great purposes and manly energies left.

The theater is or ought to be the most robust of all
amusements not athletic, but in its common associa
tions, it is worst and really lowest of all. To take it
in this day and find amusement in it requires a man
some way down the scale of pure sensibility already ;
otherwise the atmosphere will have a smell of disgust.
AVere a true redemption possible, it might teach great
lessons of virtue and character, and be even more and
better than amusement. If sometime a man asserts
his liberty in going, he will yet much better keep his
liberty in staying away.

So far we go in tracing the right of amusements
viewed in the plane of morality, or moral casuistry.
Considering the question on its mere ethical grounds,
we find no law against amusements, but only against
their excesses and abuses. As Paul said to the Corin
thians so we say, be free ; make up no mere scheme of
legal, self-restrictive, or ascetic virtue. Ask no ques
tions for conscience sake, such as badger and worry
the soul s liberty. Christianity is no dog Cerberus
barking at the gates of festivity, and galling the neck
of all innocent pleasures. Least of all does it contrive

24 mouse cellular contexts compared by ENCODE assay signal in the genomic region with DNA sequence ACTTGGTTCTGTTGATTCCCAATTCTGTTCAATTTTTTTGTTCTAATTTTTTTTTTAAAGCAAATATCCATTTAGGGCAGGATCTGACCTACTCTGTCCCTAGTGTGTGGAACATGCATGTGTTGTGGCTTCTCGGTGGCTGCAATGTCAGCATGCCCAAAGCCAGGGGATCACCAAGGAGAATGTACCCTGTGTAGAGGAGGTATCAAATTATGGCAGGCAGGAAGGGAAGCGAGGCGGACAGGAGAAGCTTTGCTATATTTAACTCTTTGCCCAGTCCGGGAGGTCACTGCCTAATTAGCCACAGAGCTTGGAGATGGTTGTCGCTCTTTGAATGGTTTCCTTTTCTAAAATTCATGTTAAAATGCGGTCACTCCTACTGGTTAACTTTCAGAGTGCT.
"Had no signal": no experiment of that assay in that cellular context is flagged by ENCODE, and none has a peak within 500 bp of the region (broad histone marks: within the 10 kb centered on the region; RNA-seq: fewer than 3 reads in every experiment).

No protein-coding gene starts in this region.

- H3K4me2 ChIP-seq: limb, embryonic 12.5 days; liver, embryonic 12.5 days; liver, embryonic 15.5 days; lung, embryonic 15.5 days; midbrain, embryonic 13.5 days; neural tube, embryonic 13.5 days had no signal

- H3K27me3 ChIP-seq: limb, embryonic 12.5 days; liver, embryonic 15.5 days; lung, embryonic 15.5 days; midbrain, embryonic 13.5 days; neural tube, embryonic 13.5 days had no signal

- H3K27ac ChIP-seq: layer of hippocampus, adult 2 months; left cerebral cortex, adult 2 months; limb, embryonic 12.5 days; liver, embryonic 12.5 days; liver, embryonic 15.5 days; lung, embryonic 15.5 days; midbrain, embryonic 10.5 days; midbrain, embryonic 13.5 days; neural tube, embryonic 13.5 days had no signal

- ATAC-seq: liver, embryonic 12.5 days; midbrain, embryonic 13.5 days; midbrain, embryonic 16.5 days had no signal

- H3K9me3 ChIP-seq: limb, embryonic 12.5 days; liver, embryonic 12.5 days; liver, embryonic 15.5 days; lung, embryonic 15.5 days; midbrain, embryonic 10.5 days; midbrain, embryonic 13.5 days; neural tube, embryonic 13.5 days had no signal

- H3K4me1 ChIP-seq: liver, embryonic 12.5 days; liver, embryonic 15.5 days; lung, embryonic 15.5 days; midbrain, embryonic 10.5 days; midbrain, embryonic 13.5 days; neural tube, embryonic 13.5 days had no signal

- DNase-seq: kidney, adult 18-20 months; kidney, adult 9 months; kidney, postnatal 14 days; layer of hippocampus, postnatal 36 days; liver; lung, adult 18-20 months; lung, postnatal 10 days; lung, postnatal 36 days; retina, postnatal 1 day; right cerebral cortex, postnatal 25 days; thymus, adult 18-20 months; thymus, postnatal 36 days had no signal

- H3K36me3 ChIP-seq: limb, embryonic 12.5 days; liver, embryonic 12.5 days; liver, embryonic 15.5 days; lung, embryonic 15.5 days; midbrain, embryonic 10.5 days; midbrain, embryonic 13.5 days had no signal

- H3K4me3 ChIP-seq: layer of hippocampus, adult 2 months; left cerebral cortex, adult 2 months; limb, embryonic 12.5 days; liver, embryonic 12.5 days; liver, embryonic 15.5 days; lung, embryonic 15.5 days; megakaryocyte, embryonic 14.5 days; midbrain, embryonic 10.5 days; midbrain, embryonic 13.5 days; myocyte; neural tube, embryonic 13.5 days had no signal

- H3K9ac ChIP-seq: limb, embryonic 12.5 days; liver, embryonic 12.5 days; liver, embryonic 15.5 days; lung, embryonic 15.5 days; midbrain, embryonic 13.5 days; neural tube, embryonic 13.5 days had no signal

to force a new chapter into the code of morals, that
was not in it before, and can not be maintained by its
accepted principles.

If now some of you should be surprised and alarmed,


by the exposition thus far made, the same which is
now being offered by many, as a complete exposition
of the whole subject there is yet another and very
different exposition to be added, which is even the dis
tinctly Christian part of it. As we have asserted the
free, so we now go on

II. To assert the more free. Thus the apostle, when
he slides in his subjunctive clause " and ye be dis
posed to go " does it, w r e may see, regretfully and
with a feeling sadly overcast. He understands that
many of the best beloved, godliest, and freest of the
brotherhood will not be disposed to go, could not in
fact be so disposed. They are in so great liberty that
their inclination itself is quite taken aw^ay, and he
wishes, how tenderly, it were so with all as alas, he
knows it is not. Did he want himself to go to those
feasts of the unbelievers ? Could he think with desire
of having a good time there and being greatly re
freshed by the hilarities of the guests ? And why not ?
We can not imagine such a thing, and why not ( Be